Computer room with 8 computer work stations, laser printer, and wi-fi throughout the entire premises. More »
Extensive childrens section with fiction, non-fiction, books on tape/cd, board books, and puzzles. More »
Epsom library is proud to present monthly art shows featuring the work of many local artists. More »
Main sitting area of the library with a large selection of periodicals, comfortable seating, and beautiful views of the woods behind the library. More »
Separate teen room featuring thousands of fiction and non-fiction young adult books as well as comfy places to sit and read. More »
Courtesy of the Friends of the Epsom Public Library, the library offers free passes to the American Independence Museum in Exeter, the McAuliffe-Shepard Discovery Center in Concord, the Millyard Museum in Manchester, the SEE Science Center in Manchester, and the Strawberry Banks Museum in Portsmouth.
The library has a Giving Tree at the circulation desk with tags labeled BOY or GIRL, the age of the child, and suggested gifts. If you wish to help a child in need, we invite you to come to the library and choose a tag.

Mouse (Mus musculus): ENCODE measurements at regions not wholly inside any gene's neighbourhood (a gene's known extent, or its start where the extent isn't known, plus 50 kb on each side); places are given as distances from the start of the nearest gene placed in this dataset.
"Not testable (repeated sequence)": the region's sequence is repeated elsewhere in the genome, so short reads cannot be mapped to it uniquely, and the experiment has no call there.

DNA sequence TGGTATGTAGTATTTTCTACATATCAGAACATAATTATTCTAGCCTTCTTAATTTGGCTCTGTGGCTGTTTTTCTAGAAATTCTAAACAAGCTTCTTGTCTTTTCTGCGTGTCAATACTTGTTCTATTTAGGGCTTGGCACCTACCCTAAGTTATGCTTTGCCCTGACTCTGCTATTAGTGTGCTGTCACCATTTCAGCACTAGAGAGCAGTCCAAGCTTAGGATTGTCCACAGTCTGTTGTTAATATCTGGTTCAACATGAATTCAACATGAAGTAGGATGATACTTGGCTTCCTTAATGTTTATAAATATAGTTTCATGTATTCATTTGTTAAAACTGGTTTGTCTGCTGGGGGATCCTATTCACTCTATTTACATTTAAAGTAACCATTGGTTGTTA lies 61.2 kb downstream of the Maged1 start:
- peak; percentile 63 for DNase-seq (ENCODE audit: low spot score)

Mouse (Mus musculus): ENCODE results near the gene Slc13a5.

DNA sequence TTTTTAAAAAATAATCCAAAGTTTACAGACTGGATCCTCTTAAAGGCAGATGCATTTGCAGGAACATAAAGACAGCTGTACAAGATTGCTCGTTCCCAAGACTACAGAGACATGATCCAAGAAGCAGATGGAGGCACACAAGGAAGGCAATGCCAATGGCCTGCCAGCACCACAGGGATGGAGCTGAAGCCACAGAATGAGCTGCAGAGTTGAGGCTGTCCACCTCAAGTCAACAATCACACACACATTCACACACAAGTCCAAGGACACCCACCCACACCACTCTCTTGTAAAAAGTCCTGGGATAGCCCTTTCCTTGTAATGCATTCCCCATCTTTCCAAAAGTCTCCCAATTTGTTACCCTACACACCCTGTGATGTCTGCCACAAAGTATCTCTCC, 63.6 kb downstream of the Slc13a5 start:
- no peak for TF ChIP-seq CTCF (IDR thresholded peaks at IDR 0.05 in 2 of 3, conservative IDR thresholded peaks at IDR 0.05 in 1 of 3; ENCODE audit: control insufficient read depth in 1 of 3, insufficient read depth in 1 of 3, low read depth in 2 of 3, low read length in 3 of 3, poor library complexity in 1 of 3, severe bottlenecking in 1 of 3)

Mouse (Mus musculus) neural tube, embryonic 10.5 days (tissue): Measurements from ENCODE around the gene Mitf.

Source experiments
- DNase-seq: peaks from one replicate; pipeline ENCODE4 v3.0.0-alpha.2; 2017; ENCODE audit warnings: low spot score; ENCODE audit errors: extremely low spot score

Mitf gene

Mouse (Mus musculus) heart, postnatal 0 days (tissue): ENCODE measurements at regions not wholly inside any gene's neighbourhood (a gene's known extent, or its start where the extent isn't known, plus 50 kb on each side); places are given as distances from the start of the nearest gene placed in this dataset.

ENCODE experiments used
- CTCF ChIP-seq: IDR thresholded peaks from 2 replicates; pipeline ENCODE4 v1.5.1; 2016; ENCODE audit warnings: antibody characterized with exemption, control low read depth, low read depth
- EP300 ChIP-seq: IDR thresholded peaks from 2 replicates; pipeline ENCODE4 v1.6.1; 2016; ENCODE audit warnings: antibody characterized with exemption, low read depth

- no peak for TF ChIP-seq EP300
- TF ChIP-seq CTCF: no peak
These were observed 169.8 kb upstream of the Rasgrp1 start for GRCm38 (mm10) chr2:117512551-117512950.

The Friends send a big THANK YOU to all our bakers and patrons for supporting our bake sale on Election Day. It was a huge success, and the funds will help support various programs at the library for both adults and students. We appreciate your support and hope you all enjoyed the “goodies”!
On Wednesday, December, 7 at 1:30 p.m. we will be showing the film Ithaca, directed by and starring Meg Ryan. Joining her in the cast are Jack Quaid, Sam Shepard and Tom Hanks. It’s 1942 and 14-year-old Homer takes a job as a bicycle telegraph messenger to help his widowed mother and two younger siblings while his older brother has gone to fight in the Second World War. Homer delivers messages of hope, pain and death to the good people of Ithaca. Based on Pulitzer Prize winning author William Saroyan’s The Human Comedy, the film is a coming-of-age story about the exuberance of youth and the abruptness of change,